Supported by generous help from the Turnovsky Endowment Trust

Martin Rummel, cello and Stephen de Pledge, piano in highly successful programme for Wellington Chamber Music

By , 10/06/2012

Beethoven: Cello Sonata in C, Op 102 No 1; Schnittke: Sonata No 1 for cello and piano; Stravinsky: Suite Italienne; Shostakovich: Cello Sonata in D minor, Op 40

Ilott Theatre, Town Hall

Sunday 10 June 3pm

It sounded as if De Pledge and Rummel had decided to keep the best till last – the best rehearsed, that is. The second, third and fourth items were excellent.

Beethoven’s C major sonata is unusually short (about 15 minutes) and has an unusual shape; the cello opens alone, presenting a sad, descending motif that, as the piano joined, became a sharing of intimacies between the two; it had real charm. But as that passage drew to a close and the much more forthright Allegro vivace took over, there was an uncomfortable disconnect between cello and piano, the latter seeming unaware of the imbalance that resulted from its impact. Often the two instruments echo each other, at other times the two are almost at odds and care has to be taken to assure a unity of feeling, rather than what I felt to be the piano tending to assert its primacy.

Perhaps the lid should be down, but in the later pieces where the balance was perfectly measured, De Pledge showed that he could get quiet and sympathetic sounds with the lid on the long stick.

Added to that was an occasional smudge or missed note in the piano.

The second movement, particularly the final section, another Allegro vivace, was affected in the same way, with the piano dominating, making too much, for example, of the sudden fortissimo chords that recur. Though, in a spirit of fairness, I wondered whether the cellist should be sharing the blame, I concluded eventually that the cello was following the composer’s intentions scrupulously.

Having gone on at undue length about the first quarter hour, I must now exclaim about the excellence of the rest of the afternoon. I have not been completely won over to Schnittke’s poly-stylistic vein, but the first cello sonata suggests the styles of different eras in a coherent, integral way. Again, the cello makes its entry alone, somewhat anguished, which the piano soon picks up. The two instruments seemed in warm accord, hearing each other with complete understanding; I enjoyed the rhapsodic cello passage with discreet punctuations by the piano.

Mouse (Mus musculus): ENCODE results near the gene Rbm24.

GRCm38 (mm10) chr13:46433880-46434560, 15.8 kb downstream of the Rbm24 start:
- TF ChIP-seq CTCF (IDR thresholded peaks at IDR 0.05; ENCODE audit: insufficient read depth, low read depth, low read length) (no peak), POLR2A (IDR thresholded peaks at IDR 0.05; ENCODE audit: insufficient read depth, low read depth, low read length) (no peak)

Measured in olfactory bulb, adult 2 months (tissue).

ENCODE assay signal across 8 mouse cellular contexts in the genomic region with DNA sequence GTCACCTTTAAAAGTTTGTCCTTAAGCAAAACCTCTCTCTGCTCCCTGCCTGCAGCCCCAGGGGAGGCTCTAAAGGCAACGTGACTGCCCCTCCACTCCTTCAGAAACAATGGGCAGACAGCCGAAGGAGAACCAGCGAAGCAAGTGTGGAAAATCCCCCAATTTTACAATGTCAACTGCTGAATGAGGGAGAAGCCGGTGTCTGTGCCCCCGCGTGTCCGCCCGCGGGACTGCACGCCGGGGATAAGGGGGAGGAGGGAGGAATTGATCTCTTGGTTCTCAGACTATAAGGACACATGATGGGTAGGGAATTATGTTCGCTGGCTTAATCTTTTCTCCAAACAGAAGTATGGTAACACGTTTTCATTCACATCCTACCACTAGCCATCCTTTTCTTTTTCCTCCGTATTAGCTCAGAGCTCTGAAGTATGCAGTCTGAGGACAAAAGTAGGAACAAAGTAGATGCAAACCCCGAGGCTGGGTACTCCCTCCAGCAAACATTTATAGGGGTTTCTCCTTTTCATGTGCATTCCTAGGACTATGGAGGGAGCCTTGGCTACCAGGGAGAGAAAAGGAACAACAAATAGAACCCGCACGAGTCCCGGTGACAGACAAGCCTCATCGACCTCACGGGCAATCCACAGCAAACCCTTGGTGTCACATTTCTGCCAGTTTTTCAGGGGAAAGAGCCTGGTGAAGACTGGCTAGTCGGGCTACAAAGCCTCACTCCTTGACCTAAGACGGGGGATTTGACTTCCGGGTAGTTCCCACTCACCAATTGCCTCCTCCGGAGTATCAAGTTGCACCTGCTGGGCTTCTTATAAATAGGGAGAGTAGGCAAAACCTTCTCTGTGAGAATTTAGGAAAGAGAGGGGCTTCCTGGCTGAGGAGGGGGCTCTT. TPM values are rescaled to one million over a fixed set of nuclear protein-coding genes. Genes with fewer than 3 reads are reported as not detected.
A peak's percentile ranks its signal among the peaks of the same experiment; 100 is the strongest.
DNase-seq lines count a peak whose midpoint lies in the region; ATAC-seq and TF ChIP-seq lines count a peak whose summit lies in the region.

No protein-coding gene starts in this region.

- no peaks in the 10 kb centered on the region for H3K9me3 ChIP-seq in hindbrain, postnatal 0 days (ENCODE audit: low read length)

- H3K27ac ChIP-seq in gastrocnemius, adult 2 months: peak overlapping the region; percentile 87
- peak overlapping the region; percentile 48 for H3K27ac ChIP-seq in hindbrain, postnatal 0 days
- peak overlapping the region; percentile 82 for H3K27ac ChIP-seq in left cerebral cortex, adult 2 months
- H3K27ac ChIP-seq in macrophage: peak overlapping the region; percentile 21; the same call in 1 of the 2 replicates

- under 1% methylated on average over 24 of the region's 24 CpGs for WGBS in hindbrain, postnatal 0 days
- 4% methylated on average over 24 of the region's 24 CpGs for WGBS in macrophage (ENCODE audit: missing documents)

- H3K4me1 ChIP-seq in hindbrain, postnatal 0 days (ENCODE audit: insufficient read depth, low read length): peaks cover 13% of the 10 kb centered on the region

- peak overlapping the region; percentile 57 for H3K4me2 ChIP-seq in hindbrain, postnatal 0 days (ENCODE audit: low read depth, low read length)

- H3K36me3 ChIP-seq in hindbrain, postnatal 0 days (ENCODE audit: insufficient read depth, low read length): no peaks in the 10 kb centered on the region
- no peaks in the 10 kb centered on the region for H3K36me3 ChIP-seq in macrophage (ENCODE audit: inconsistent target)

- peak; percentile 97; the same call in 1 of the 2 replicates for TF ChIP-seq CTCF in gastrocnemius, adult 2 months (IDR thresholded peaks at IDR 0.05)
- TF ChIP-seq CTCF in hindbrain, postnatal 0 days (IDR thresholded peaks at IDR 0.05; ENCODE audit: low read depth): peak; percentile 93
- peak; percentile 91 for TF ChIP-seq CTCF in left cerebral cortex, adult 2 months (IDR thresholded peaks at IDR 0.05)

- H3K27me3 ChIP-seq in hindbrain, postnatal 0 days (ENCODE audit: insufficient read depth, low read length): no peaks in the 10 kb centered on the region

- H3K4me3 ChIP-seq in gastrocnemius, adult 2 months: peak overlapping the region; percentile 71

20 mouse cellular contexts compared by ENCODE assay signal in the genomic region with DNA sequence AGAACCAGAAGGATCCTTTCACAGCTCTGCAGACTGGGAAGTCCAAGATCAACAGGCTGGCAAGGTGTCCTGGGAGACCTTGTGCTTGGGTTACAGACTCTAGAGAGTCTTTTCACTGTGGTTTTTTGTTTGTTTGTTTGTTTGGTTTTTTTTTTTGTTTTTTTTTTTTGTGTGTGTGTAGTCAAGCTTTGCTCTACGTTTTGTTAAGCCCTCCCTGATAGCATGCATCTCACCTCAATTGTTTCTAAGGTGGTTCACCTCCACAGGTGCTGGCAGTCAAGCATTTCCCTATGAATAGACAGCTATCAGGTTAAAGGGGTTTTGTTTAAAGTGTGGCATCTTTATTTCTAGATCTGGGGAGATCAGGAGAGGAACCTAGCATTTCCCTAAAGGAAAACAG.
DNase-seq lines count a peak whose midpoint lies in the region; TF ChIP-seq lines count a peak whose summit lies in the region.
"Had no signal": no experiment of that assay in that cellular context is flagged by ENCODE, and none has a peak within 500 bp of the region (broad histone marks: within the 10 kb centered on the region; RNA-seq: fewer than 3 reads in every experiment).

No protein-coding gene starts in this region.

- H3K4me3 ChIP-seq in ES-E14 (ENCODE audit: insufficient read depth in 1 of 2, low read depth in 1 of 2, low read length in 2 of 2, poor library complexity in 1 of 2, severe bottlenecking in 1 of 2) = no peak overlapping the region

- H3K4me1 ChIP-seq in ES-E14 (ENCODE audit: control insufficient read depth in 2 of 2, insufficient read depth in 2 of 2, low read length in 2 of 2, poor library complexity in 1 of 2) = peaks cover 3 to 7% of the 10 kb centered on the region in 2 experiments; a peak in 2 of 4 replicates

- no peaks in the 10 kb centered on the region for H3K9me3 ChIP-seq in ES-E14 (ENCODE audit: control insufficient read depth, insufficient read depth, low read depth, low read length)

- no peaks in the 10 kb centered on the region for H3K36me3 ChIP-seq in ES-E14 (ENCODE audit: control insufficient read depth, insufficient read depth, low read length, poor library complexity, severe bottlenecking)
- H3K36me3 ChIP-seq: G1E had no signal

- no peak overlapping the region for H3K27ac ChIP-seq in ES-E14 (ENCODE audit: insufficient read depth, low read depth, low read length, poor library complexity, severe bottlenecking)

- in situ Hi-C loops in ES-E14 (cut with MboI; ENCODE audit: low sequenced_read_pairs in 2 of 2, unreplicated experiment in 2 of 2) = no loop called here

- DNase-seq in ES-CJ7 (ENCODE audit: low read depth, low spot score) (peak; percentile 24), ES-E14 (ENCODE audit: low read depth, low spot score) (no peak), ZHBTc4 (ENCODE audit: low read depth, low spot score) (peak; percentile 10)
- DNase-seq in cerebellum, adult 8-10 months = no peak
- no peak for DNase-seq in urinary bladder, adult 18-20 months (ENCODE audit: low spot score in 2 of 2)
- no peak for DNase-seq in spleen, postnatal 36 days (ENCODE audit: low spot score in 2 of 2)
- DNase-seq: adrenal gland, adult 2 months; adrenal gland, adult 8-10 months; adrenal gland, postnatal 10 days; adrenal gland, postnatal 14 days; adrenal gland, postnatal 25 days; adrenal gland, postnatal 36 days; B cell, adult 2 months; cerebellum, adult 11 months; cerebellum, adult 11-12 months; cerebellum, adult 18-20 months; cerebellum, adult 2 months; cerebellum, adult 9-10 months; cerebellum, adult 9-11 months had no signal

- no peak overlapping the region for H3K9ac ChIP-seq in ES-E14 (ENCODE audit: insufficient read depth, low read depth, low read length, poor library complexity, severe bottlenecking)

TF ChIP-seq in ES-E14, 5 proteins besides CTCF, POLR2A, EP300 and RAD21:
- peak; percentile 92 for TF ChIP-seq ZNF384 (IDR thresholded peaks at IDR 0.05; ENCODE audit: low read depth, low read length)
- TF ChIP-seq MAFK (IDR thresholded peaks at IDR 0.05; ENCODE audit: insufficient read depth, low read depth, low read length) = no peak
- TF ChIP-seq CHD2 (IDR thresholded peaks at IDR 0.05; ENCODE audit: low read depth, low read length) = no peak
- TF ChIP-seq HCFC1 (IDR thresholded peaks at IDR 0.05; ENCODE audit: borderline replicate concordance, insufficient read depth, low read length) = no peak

The stark dynamic contrasts between cello and piano in the second, Presto, movement were splendidly pronounced; the piano often had a more commanding role here, too, but the sense of a carefully prepared approach was always evident. So it was with the cello’s upward, singing line in the concluding Largo and the piano’s exquisite pianissimo phrases. In their hands, the last movement was a most interesting, engaging experience.

Martin Rummel entertained the audience with some piquant anecdotes about Stravinsky, making comparisons with between the written language employed by him and Prokofiev; I forget the pretext, but the matter was interesting, even amusing: Prokofiev abbreviated to the point of eliminating all vowels while Stravinsky’s language was always meticulous.

The Stravinsky suite, drawn from his ballet Pulcinella, could have been originally written for these players and indeed, one could feel that the music of Pergolesi’s contemporaries which was then thought to be by the latter, was Stravinsky’s natural idiom. Here again, balance between the two instruments was admirable, and they conveyed in a fluent, warm manner, the dancing spirit that imbued most of the pieces, even through the unruly rhythms of the Tarantella. Stravinsky was never a composer to follow tradition slavishly and in the Minuet the players stretched normal expectations in a way that was both cavalier and sentimental.

Shostakovich’s cello sonata, from the early 1930s, is one of his best known chamber works, well-furnished with melody as well as with its constantly interesting developments and the opportunities that Rummel and De Pledge grasped to make the most of the great variety of articulation and expressive devices that Shostakovich provides. The vivid and lively scherzo-style second movement came off particularly well, enriched by the combination of a traditional framework in an idiom that could not have existed before the advent of Stravinsky and Prokofiev. It rather overshadowed the following Largo. In the finale, both instruments had their moments of supremacy but the running was pretty evenly balanced, with marcato cello passages giving way to careering scales in the piano.

So ended a splendid programme in which the only 19th century piece emerged as rather less successful and memorable than the three works from the 20th century.

 

 

 

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